The Community Power of Music Can Save the Planet: Dr. Lucy Jones

Lucy Jones is best known as Los Angeles’ earthquake guru. During a long career with the US Geological Survey, she was the go-to and relentless pundit for the media and politicians whenever the ground moved in Southern California.

But Jones is also moved by other things, including music and saving the planet. She combined these passions by launching an initiative called Tempo: Music for Climate Action. It is part of the Dr. Lucy Jones Center for Science and Society, which she founded after leaving the USGS.

Jones wrote the first piece of the project. It’s an alternative composition that aims to capture the increasing pace of climate change.

“I started thinking about using a form that was common in the 16th and 17th centuries for the viola da gamba, where an instrument plays stretched notes. And I could make it the temperature data and then try to create music around it,” says Jones. “When you play that data… my fellow musicians come out of it saying, ‘Oh, we’re so screwed. “”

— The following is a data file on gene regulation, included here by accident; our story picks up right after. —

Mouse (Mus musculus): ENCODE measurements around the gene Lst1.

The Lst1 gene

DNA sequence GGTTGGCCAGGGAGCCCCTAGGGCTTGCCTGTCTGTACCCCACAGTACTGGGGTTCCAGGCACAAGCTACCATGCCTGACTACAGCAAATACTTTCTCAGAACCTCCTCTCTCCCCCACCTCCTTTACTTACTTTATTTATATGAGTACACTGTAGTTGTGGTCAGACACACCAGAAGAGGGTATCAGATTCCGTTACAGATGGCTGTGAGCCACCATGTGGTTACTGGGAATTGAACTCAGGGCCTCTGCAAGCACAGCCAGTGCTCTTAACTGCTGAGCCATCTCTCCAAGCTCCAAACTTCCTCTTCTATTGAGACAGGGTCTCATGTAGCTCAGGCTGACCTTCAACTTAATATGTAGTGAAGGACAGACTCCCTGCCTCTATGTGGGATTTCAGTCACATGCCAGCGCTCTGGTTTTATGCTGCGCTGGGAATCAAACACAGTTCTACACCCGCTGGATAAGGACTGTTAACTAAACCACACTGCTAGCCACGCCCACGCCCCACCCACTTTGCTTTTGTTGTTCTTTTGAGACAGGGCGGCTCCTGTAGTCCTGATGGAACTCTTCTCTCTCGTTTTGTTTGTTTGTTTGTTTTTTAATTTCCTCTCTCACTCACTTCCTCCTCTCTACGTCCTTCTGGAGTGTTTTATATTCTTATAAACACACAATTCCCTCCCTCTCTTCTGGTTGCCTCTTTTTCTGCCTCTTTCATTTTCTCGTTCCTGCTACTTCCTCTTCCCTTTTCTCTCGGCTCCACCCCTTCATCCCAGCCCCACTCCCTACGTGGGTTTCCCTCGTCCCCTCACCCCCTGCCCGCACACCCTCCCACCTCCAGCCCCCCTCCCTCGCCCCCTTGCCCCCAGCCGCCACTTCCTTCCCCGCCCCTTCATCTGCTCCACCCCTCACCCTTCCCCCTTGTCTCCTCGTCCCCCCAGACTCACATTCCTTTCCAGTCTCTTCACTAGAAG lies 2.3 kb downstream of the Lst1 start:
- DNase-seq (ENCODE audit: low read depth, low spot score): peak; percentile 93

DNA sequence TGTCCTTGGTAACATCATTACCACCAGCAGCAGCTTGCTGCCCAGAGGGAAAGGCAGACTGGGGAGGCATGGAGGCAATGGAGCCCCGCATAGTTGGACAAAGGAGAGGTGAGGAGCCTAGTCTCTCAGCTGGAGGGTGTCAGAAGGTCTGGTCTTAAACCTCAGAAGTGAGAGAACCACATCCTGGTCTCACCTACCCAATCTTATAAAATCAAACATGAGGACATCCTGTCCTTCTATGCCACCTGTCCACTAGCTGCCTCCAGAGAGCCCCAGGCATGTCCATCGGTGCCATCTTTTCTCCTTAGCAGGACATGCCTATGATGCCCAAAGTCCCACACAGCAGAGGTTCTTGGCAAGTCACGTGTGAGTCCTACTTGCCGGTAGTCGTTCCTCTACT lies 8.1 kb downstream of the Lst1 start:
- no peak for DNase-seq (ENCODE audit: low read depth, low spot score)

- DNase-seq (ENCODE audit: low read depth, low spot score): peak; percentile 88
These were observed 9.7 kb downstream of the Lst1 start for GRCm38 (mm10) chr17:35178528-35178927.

But instilling a sense of doom is not Jones’ goal. Rather, she sees music as a catalyst to inspire people to take the necessary action to fight climate change.

“What I want to do is bring together climate scientists who understand that there are solutions, with social scientists who understand the emotional drivers that keep us from acting, and with musicians who know how to evoke emotions” , explains Jones.

“Our goal is to help composers and musicians create music that inspires action, music that has hope and a positive purpose that will inspire us to take action instead of cry and give up.”

This week, Tempo: Music for Climate Action held its first Tempo Dialogue, a series of events aimed at building a community of scientists and musicians exploring climate issues. Jones is also working to secure funds to provide prizes for musical compositions that could be awarded on Earth Day in 2023.

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